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  5. What's really terrifying is that, in the eyes of the law, they're considered adults. And they can breed and make copies of themselves, only less educated and less mature. Ever see the 2005 film, "Idiocracy?" We need not wait 500 years, as in the film: idiocracy is upon us now.

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  6. Vic, it's okay that you snapped. Once. The Little Dears have learned that they crossed a line. Also, the first-year fog lasted three years for me, so you're ahead of the curve.

    In the 15 years since, I've adopted two approaches:

    1. Explicitly state expectations in class before student presentations, and include them in the syllabus as CC does (above). "Golden Rule time. I expect you to pay full attention." If someone ever talks over another student, I immediately call them on it: "Barney. Courtesy."

    2. Since they often act like six-year-olds, cultivate the Withering Look that good parents use to keep the kids in line at a restaurant table. Use it early and often, starting the first day of class. I find it most effective when coupled with a small dose of absurd humor and memorization of student names. "Kelso. Don't make me stop this car."

    If only I could threaten them with Frod's stapler.

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  7. RT: Not a small whisper of flatulence, but a raise-the-cheek fart. Please keep writing for CM!

    Also: Look, a bug flew by. Yes, yes, yes. Some recent examples:

    In lab, I have just given some simple directions. Annie Adderall raises her hand to ask what the directions are as if I have not mentioned them at all. Look, a falling leaf!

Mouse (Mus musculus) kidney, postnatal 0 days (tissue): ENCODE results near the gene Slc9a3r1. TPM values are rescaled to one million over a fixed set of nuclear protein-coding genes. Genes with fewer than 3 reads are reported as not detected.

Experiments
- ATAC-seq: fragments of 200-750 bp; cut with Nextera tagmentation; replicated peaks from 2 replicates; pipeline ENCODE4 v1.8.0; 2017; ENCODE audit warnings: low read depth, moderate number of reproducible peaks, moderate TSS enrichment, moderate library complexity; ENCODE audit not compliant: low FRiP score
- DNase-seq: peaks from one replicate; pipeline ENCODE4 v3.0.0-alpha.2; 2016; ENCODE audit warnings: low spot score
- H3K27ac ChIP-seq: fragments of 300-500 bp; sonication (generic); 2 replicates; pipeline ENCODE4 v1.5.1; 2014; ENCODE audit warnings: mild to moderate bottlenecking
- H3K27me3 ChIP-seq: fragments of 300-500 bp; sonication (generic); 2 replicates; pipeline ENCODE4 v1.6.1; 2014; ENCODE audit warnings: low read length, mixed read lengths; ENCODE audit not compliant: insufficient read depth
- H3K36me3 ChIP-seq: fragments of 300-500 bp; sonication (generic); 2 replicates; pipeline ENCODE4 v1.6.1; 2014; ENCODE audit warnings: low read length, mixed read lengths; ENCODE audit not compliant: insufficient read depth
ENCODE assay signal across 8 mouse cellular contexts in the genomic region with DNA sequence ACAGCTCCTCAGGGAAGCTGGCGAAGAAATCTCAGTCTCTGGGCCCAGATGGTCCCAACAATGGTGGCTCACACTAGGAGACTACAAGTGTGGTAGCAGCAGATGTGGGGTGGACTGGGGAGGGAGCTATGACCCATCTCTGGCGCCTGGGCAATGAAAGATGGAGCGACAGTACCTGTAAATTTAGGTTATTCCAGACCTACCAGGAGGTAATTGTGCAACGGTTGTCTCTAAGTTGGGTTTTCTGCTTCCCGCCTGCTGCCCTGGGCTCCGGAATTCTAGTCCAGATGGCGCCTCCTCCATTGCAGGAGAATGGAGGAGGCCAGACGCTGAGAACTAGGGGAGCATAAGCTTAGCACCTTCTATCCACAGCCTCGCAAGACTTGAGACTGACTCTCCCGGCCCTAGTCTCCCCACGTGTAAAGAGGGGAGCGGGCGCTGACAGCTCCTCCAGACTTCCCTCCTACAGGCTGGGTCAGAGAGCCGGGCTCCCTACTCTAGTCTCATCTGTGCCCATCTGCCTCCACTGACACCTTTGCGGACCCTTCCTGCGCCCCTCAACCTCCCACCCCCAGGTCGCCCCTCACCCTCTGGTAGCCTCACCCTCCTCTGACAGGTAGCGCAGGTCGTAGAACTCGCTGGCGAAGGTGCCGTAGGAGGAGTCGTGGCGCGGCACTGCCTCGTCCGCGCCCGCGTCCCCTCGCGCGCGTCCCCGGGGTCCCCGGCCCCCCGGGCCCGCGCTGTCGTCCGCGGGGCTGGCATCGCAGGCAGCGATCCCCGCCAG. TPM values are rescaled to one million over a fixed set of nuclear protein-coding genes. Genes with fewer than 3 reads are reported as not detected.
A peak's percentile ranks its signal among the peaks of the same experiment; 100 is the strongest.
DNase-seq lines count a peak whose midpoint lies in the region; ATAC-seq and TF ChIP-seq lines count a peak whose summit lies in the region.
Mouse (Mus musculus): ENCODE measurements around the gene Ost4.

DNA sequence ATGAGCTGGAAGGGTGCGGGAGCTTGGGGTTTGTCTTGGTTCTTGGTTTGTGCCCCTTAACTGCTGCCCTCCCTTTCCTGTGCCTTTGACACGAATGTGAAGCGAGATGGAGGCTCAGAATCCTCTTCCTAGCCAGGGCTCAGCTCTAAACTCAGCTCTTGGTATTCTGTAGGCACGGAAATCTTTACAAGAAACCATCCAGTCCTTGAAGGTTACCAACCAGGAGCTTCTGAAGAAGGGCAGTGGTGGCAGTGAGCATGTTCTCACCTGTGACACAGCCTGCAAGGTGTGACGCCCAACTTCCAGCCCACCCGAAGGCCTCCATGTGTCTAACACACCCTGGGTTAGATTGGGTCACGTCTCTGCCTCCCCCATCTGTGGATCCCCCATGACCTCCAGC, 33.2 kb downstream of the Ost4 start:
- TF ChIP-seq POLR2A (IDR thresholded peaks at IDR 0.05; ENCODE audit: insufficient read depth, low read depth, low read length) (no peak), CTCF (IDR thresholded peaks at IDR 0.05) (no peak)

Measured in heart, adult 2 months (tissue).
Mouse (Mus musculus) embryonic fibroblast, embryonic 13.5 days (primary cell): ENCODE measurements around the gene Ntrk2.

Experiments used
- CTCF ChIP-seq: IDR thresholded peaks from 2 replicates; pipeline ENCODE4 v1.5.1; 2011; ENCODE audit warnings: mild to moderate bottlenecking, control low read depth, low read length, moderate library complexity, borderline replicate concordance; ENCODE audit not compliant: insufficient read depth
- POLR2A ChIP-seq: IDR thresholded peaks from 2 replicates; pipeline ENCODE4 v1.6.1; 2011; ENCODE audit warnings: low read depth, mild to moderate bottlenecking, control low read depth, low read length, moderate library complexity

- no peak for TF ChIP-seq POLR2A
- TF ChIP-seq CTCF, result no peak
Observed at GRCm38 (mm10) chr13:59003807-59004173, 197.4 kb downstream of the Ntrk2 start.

I am in the middle of giving directions about how lab partners could divide the labor. Ronnie Ritalin asks, "Are we doing this with partners?" Look, a squirrel!

    At an office hour, Freddie Focalin asks for an explanation of a concept. I start to draw a diagram, and Freddie interrupts with an unrelated question. Look, a paper clip!

    At another office hour, Elsie Effexor asks for feedback, and I point out that certain directions have not been followed. As I provide the correct approach, Elsie keeps interrupting me to explain why she did it the wrong way. Look, a snowflake!

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  8. The cheeky student could be report for disrupting the class.

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    Replies
    1. Not just cheeky, but raise-the-cheeky.

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  9. My current buzz-word to my high-school students this year is "focus." Usually accompanied by one of my hand-gestures, this one a set of parallel arms moving from their heads to their desk.

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  10. I have 98 more days until retirement. Sorry new people, but it's just going to get worse...